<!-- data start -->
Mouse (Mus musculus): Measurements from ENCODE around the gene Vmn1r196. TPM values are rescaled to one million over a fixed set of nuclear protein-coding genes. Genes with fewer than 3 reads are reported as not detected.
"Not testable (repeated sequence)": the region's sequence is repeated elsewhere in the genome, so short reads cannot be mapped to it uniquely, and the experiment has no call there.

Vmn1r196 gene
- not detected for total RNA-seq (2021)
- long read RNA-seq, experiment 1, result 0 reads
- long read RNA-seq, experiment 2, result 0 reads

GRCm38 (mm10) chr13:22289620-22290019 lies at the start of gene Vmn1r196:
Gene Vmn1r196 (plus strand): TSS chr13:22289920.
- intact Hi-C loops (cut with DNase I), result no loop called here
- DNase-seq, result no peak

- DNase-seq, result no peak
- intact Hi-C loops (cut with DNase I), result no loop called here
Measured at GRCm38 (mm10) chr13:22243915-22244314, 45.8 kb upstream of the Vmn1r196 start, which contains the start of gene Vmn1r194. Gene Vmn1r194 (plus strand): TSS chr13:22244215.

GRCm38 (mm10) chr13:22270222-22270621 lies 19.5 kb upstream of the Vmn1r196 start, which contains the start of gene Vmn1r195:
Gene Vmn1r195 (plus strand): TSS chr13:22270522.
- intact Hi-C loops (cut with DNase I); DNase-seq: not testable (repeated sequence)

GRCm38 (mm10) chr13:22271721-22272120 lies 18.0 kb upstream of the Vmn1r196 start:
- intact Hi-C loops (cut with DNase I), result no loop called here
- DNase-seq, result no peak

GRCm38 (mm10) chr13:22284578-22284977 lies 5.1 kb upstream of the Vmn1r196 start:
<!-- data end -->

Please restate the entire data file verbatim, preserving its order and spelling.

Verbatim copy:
Mouse (Mus musculus): Measurements from ENCODE around the gene Vmn1r196. TPM values are rescaled to one million over a fixed set of nuclear protein-coding genes. Genes with fewer than 3 reads are reported as not detected.
"Not testable (repeated sequence)": the region's sequence is repeated elsewhere in the genome, so short reads cannot be mapped to it uniquely, and the experiment has no call there.

Vmn1r196 gene
- not detected for total RNA-seq (2021)
- long read RNA-seq, experiment 1, result 0 reads
- long read RNA-seq, experiment 2, result 0 reads

GRCm38 (mm10) chr13:22289620-22290019 lies at the start of gene Vmn1r196:
Gene Vmn1r196 (plus strand): TSS chr13:22289920.
- intact Hi-C loops (cut with DNase I), result no loop called here
- DNase-seq, result no peak

- DNase-seq, result no peak
- intact Hi-C loops (cut with DNase I), result no loop called here
Measured at GRCm38 (mm10) chr13:22243915-22244314, 45.8 kb upstream of the Vmn1r196 start, which contains the start of gene Vmn1r194. Gene Vmn1r194 (plus strand): TSS chr13:22244215.

GRCm38 (mm10) chr13:22270222-22270621 lies 19.5 kb upstream of the Vmn1r196 start, which contains the start of gene Vmn1r195:
Gene Vmn1r195 (plus strand): TSS chr13:22270522.
- intact Hi-C loops (cut with DNase I); DNase-seq: not testable (repeated sequence)

GRCm38 (mm10) chr13:22271721-22272120 lies 18.0 kb upstream of the Vmn1r196 start:
- intact Hi-C loops (cut with DNase I), result no loop called here
- DNase-seq, result no peak

GRCm38 (mm10) chr13:22284578-22284977 lies 5.1 kb upstream of the Vmn1r196 start: